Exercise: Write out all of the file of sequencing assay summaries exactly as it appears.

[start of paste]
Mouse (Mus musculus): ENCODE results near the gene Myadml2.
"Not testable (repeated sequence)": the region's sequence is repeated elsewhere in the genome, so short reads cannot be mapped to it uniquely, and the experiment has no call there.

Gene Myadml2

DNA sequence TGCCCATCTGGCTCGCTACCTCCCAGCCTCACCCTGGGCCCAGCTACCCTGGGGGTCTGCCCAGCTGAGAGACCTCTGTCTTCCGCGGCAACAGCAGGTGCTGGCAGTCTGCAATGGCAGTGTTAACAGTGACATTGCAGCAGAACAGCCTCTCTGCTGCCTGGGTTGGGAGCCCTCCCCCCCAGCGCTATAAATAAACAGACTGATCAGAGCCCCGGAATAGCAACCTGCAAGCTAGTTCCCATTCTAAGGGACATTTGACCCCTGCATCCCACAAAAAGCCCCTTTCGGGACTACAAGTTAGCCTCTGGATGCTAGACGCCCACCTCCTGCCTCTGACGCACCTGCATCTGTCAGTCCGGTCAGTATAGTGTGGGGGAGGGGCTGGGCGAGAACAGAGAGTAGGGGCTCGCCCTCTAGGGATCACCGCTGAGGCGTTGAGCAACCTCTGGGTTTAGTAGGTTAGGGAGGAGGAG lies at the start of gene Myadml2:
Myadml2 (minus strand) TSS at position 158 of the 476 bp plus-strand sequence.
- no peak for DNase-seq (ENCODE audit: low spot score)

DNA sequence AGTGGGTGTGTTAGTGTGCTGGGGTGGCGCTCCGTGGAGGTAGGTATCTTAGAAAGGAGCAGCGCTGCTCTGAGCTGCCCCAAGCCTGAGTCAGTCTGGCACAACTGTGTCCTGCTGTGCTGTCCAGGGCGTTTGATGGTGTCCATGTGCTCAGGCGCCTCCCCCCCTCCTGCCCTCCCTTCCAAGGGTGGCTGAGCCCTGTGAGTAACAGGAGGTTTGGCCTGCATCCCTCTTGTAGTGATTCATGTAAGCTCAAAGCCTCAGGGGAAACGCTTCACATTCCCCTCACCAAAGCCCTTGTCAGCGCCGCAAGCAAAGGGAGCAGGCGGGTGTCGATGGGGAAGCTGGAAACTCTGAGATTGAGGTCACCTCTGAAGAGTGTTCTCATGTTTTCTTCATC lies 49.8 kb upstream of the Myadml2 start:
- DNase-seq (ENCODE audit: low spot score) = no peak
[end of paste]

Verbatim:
Mouse (Mus musculus): ENCODE results near the gene Myadml2.
"Not testable (repeated sequence)": the region's sequence is repeated elsewhere in the genome, so short reads cannot be mapped to it uniquely, and the experiment has no call there.

Gene Myadml2

DNA sequence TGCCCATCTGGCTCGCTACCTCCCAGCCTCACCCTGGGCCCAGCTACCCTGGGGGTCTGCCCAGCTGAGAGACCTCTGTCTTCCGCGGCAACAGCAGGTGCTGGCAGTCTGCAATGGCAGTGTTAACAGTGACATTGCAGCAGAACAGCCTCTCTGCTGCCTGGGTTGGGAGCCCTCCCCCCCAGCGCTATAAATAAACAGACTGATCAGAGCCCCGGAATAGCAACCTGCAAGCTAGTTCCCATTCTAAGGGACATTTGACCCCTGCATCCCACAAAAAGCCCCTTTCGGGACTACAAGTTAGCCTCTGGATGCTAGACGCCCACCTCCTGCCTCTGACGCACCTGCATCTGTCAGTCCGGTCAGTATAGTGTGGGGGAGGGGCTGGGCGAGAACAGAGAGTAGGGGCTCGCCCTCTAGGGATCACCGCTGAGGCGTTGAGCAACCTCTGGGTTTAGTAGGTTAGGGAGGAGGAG lies at the start of gene Myadml2:
Myadml2 (minus strand) TSS at position 158 of the 476 bp plus-strand sequence.
- no peak for DNase-seq (ENCODE audit: low spot score)

DNA sequence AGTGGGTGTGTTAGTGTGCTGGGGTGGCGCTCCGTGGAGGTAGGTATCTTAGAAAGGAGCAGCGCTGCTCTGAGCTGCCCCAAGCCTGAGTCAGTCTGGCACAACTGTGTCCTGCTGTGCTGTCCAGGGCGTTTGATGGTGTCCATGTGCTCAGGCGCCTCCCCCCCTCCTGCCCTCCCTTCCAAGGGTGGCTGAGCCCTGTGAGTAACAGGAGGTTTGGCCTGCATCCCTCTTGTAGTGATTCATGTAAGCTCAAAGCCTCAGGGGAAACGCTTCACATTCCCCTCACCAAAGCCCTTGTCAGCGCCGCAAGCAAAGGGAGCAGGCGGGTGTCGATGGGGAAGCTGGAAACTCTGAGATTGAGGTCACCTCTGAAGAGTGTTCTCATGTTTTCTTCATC lies 49.8 kb upstream of the Myadml2 start:
- DNase-seq (ENCODE audit: low spot score) = no peak